Principles for a healthy relationship between evaluators and experts

©Atul Loke

Principles for a healthy relationship between evaluators and experts

4 min.

Evaluations led by international development agencies need a combination of different types of expertise.

A common dilemma is striking a balance between team members who understand the technical subject and those who have expertise in evaluation methodologies and processes. In most evaluations, resources are scarce to hire big teams to cover all fields. Finding people who are experts in at least one discipline, have the right language skills and are skilled evaluators is challenging.

Here are some principles for creating a good working relationship between the roles of experts and evaluators in development evaluations based on my own experience as an evaluator, and on informal conversations with colleagues, notably in the last European Evaluation Society (EES) conference.

Manage expectations and reduce confusion

All evaluation actors should work to build a common understanding of the evaluation framework (objectives, approach, focus, methods, etc.). You will save a lot of time if, from the beginning, you spend time and effort to make sure you speak the same language and agree on roles and contributions. Do not assume that evaluation jargon is universal; other professions might have different definitions of the same words and concepts.

Ensure the evaluation team leader has the appropriate competencies to do the job

All evaluators, especially the team leader, should demonstrate competencies to do the job – a set of knowledge and skills that a practitioner needs. There is an ongoing debate on “professionalizing” evaluation practice in different contexts. None of the proposed frameworks appear to have been systematically derived or empirically validated through consensus built among diverse professionals across the field, but some are being developed, such as the development and adoption of competencies in Canada. Created as a key foundation of the Credentialed Evaluator designation under the auspices of the Canadian Evaluation Society (CES), five competencies domains were identified:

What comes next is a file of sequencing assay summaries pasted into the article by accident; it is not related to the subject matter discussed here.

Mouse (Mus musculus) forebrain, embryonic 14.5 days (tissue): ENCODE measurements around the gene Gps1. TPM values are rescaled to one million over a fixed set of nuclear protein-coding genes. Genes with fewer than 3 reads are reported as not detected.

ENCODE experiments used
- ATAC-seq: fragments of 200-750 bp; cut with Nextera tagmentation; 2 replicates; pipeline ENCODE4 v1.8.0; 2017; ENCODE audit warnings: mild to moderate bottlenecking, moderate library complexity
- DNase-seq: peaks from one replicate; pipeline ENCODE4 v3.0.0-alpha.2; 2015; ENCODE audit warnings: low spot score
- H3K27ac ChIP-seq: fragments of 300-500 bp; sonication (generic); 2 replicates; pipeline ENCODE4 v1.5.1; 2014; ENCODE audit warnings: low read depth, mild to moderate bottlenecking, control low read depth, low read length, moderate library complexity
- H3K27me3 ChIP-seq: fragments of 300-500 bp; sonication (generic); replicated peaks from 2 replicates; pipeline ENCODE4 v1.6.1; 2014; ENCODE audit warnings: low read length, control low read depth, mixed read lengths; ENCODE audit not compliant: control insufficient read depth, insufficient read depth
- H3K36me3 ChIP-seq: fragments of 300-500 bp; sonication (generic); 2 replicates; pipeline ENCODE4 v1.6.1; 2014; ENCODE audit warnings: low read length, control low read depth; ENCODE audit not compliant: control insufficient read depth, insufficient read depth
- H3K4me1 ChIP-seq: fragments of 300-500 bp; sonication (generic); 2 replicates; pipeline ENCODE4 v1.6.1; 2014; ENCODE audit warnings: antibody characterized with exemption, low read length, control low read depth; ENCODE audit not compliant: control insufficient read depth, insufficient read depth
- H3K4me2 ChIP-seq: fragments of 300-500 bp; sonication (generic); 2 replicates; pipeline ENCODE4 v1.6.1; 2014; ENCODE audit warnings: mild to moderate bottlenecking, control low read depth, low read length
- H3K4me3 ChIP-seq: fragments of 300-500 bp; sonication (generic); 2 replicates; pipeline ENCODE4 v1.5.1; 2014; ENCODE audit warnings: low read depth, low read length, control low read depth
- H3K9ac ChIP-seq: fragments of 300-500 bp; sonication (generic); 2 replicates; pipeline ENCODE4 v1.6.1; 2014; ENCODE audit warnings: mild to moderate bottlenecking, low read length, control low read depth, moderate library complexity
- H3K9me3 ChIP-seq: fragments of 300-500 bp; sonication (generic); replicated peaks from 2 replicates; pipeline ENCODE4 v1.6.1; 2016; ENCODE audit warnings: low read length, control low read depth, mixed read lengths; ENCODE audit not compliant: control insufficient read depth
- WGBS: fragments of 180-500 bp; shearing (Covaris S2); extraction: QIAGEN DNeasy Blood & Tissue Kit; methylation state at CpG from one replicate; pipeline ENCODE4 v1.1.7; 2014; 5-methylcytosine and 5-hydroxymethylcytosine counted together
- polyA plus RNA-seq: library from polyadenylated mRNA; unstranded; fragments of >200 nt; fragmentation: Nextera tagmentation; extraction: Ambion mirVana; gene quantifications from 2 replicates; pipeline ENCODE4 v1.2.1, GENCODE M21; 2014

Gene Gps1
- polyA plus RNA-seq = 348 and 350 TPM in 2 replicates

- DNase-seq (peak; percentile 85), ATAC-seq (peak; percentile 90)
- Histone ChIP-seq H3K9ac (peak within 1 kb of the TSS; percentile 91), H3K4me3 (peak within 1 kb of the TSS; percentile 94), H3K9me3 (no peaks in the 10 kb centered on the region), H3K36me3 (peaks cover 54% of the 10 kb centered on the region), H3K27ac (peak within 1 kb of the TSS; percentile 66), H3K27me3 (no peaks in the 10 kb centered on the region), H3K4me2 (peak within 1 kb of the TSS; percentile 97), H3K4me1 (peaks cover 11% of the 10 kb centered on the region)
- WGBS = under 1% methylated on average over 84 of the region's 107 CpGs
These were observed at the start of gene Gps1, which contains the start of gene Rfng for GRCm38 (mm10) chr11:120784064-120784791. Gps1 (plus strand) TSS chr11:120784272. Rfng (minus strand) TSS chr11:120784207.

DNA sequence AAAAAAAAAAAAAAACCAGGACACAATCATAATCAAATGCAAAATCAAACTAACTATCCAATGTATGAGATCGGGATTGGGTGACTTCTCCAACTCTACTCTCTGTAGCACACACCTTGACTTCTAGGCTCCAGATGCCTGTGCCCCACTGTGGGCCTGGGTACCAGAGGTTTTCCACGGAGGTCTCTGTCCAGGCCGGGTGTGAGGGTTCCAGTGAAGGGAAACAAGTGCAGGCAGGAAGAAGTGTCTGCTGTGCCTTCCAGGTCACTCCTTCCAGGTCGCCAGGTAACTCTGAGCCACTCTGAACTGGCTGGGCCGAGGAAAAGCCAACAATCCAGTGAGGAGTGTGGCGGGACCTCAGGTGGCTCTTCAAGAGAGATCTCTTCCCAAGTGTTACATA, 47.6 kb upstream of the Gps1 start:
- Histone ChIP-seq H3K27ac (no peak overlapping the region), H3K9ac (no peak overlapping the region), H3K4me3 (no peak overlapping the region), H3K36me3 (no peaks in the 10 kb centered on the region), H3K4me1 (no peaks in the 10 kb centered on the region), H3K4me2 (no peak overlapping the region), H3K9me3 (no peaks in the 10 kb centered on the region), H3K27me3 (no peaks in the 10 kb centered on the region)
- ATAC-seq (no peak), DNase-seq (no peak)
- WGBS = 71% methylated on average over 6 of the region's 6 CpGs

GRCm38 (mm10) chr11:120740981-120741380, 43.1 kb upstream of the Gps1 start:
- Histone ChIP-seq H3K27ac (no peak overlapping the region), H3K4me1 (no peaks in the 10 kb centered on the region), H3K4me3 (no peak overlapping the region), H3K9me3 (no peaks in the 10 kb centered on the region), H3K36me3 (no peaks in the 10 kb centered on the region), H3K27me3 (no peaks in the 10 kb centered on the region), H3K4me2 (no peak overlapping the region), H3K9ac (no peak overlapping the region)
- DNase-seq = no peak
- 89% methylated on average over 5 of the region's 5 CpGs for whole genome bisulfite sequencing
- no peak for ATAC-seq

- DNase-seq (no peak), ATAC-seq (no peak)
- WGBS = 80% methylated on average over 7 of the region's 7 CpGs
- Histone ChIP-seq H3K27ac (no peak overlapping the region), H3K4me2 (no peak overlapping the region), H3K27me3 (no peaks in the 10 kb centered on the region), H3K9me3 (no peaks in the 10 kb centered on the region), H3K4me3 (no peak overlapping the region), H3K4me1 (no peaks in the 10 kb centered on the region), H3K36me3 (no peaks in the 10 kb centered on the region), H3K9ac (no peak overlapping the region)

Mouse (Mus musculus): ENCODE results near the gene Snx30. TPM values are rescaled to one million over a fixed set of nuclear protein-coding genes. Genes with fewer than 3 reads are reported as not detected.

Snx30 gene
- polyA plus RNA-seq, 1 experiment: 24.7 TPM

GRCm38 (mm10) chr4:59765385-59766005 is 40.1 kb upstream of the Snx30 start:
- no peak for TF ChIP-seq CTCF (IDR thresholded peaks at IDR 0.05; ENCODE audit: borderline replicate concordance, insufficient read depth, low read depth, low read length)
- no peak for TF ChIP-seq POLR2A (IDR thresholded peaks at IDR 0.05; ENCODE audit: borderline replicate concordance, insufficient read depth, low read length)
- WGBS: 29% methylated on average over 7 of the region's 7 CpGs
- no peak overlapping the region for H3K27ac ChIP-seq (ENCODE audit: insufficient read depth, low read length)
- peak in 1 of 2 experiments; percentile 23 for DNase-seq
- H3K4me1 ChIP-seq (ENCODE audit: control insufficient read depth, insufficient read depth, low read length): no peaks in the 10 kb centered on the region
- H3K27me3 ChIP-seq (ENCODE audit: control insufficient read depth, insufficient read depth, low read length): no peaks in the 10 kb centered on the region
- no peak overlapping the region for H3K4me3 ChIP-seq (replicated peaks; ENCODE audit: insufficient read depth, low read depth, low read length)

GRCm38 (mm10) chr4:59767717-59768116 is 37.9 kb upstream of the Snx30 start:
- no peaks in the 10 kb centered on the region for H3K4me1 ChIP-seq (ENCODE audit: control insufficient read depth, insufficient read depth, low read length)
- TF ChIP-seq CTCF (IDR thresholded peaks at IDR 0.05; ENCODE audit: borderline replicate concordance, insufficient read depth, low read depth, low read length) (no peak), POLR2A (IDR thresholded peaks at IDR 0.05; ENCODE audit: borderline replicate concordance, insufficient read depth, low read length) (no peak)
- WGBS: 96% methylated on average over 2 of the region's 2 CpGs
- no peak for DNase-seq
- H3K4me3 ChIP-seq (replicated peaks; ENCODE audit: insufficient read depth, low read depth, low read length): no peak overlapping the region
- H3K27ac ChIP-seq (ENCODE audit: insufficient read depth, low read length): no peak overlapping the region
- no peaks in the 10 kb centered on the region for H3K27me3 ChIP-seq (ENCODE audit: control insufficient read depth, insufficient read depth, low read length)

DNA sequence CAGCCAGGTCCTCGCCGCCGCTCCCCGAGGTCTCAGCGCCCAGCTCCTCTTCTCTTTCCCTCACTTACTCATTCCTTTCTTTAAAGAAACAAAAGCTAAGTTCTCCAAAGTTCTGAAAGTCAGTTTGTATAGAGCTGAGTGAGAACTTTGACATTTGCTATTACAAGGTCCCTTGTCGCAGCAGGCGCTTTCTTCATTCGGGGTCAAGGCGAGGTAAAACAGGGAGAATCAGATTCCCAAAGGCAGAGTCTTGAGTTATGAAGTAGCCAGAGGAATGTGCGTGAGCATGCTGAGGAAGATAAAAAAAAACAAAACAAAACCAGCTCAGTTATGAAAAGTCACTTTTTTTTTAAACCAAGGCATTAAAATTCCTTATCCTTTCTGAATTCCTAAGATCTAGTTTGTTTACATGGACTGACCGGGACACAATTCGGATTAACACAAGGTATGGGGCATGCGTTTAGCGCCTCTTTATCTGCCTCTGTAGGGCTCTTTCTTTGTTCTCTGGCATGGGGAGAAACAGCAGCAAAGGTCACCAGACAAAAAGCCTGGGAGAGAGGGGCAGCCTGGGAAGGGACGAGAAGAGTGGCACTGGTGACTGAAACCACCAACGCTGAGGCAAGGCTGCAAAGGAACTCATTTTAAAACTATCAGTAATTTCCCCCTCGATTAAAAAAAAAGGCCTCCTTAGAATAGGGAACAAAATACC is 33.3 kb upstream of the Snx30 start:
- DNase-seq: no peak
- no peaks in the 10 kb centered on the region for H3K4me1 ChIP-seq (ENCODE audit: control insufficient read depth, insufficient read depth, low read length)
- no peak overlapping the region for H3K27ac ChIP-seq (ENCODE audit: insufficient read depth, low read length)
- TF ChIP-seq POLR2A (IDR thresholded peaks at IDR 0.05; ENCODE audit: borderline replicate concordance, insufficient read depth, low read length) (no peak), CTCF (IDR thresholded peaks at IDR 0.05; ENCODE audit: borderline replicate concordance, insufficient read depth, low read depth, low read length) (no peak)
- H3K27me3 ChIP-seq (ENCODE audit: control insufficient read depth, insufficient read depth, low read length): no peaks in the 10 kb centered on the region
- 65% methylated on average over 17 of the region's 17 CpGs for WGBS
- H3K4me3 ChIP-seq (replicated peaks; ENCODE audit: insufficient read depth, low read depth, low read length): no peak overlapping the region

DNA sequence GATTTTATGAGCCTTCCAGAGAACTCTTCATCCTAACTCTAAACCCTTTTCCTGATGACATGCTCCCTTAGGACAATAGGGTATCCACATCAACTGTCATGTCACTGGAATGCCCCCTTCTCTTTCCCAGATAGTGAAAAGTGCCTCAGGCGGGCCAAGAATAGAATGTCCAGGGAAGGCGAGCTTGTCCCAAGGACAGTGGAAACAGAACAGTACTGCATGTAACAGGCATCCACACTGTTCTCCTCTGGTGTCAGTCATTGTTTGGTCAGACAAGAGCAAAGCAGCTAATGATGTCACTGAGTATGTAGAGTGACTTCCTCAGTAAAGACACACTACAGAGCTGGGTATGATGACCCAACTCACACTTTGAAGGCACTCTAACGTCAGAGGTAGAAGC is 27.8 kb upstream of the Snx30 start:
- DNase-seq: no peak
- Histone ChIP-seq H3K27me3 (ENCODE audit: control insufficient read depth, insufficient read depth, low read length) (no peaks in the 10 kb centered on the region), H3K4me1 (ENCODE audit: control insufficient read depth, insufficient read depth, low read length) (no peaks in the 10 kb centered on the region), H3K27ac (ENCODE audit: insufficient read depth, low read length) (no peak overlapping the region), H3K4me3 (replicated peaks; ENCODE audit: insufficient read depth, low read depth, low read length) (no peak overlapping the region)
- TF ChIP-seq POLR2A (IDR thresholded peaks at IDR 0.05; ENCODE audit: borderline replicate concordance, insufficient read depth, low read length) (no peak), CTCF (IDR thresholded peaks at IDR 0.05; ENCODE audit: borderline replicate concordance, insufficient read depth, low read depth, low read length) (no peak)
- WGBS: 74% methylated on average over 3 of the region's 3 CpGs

• 1.0 Reflective Practice: Competencies focus on the fundamental norms and values underlying evaluation practice and awareness of one’s evaluation expertise and needs for growth.
  • 2.0 Technical Practice: Competencies focus on the specialized aspects of evaluation, such as design, data collection, analysis, interpretation, and reporting.
  • 3.0 Situational Practice: Competencies focus on the application of evaluative thinking in analyzing and attending to the unique interests, issues, and contextual circumstances in which evaluation skills are being applied.
  • 4.0 Management Practice: Competencies focus on the process of managing a project/evaluation, such as budgeting, coordinating resources, and supervising.
  • 5.0 Interpersonal Practice: Competencies focus on people skills, such as communication, negotiation, conflict resolution, collaboration, and diversity.

Make it easy for “accidental evaluators”

If you are an experienced evaluator and have to work with experts new to the evaluation job, including many team members, make the process clear and engage everyone from the beginning. Create templates, provide resources, share timely feedback and listen to expert ideas and concerns.

Make sure experts are aware of evaluation norms and standards, and follow ethical guidelines such as confidentiality, respect of views and opinion, etc. Unlike traditional professions, the evaluation community has yet to see a proper “code of conduct”. Nevertheless, established evaluators do adhere to norms, ethical values and standards; usually gathered in documents, either with a universal scope, such as the UN Norms and Standards for Evaluation or tailored to a regional context, such as Evaluation Standards for Latin America and the Caribbean of the Latin American and Caribbean Network of Monitoring, Evaluation and Systematization (ReLAC).

Fight biases and check the validity of findings